Takaful Re has been careful in its expansion policy. With 95% of the world's takaful companies situated in the Middle East, North Africa and South Asia (including Malaysia, Indonesia and Brunei) the company is focusing on establishing its business in these areas. The fact that it mainly writes life business and avoids some of the more volatile lines such as aviation and offshore energy, means the company is well poised for future expansion. But Abouzaid is particularly excited about the opportunities presented by the Middle East region, and particularly the countries of the Gulf Cooperation Council (GCC). "Because of the oil price increase and the surplus generated by it, the GCC economies are booming," he enthuses. "There is now rational investment and infrastructure development strategy." Abouzaid sees the current boom period as producing some significant developments, including an increase in the number of takaful operators and increase in demand for Shari'ah-compliant products, both of which spell further growth for Takaful Re. "These developments will naturally increase the potential insurance market premium and positively impact the market for takaful and retakaful business."

- Nick Thorpe is senior reporter of Global Reinsurance.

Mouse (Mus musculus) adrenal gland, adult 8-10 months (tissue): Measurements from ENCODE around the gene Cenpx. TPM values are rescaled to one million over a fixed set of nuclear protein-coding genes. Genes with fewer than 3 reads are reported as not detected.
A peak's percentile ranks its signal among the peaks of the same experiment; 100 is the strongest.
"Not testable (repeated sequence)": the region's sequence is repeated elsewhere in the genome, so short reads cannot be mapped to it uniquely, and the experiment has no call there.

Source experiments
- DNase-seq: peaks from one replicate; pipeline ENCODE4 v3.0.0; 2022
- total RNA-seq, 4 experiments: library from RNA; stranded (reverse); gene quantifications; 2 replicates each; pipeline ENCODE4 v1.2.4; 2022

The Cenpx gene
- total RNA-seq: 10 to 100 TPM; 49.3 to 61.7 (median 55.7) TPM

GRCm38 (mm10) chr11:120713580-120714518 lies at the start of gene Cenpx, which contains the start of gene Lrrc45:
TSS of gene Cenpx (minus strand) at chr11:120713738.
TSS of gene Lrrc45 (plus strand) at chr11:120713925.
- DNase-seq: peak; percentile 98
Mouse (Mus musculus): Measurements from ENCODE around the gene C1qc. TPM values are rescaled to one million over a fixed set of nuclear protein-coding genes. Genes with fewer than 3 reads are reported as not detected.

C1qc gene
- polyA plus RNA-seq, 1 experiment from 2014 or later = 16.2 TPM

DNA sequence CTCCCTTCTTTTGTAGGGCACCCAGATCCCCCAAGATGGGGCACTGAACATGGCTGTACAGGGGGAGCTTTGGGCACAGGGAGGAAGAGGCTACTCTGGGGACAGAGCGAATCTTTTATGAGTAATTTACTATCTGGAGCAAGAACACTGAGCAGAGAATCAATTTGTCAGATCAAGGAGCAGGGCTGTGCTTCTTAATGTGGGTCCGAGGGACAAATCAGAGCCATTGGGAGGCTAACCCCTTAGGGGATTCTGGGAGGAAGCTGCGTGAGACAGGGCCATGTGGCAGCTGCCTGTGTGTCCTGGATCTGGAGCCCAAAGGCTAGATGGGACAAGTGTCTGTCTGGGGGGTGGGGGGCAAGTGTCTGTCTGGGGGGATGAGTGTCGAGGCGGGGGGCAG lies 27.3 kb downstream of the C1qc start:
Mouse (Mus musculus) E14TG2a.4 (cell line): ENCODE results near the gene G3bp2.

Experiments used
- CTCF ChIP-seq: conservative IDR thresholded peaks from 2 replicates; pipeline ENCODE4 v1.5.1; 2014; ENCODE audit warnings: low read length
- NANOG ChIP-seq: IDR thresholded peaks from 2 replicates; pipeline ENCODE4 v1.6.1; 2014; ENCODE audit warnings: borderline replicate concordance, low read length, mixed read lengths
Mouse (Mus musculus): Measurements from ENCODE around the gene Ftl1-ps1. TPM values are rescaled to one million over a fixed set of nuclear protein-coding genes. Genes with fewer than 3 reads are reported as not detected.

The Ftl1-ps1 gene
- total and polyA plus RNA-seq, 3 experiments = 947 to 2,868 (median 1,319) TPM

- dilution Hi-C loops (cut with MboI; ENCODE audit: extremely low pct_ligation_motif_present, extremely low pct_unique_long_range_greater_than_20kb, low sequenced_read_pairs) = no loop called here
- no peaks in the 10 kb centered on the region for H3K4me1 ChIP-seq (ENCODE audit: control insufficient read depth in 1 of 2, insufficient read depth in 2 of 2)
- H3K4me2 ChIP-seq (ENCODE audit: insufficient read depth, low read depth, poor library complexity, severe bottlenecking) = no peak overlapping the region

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ARIG - WHAT IS TAKAFUL REINSURANCE?

Takaful is an Islamic insurance concept which observes the rules and regulations of Islamic law and has been practised in various forms for over 1,400 years. It originates from the Arabic word "kafalah" which essentially means "guaranteeing each other" and theoretically takaful is cooperative insurance. Members contribute a certain sum of money to a common pool, with the purpose being cooperation amongst all policyholders for the common good. Any losses are divided and the liabilities spread across the community pooling system. Those following the most popular form of takaful reinsurance, the Mudharabah model, agree in the initial contract that any profits made will be paid according to a pre-agreed ratio.

ARIG - TAKAFUL RE CEO - CHAKIB ABOUZAID

Chakib Abouzaid has been chief executive officer of Takaful Re since its establishment in October 2005. Abouzaid became a treaty underwriter in 1991 and in 2000 he joined North African reinsurer BEST Re as Middle East and Gulf general manager, remaining there until 2005. Abouzaid has also taught reinsurance pricing to masters students at the Insurance Institute at Saint Joseph University in Beirut, Lebanon.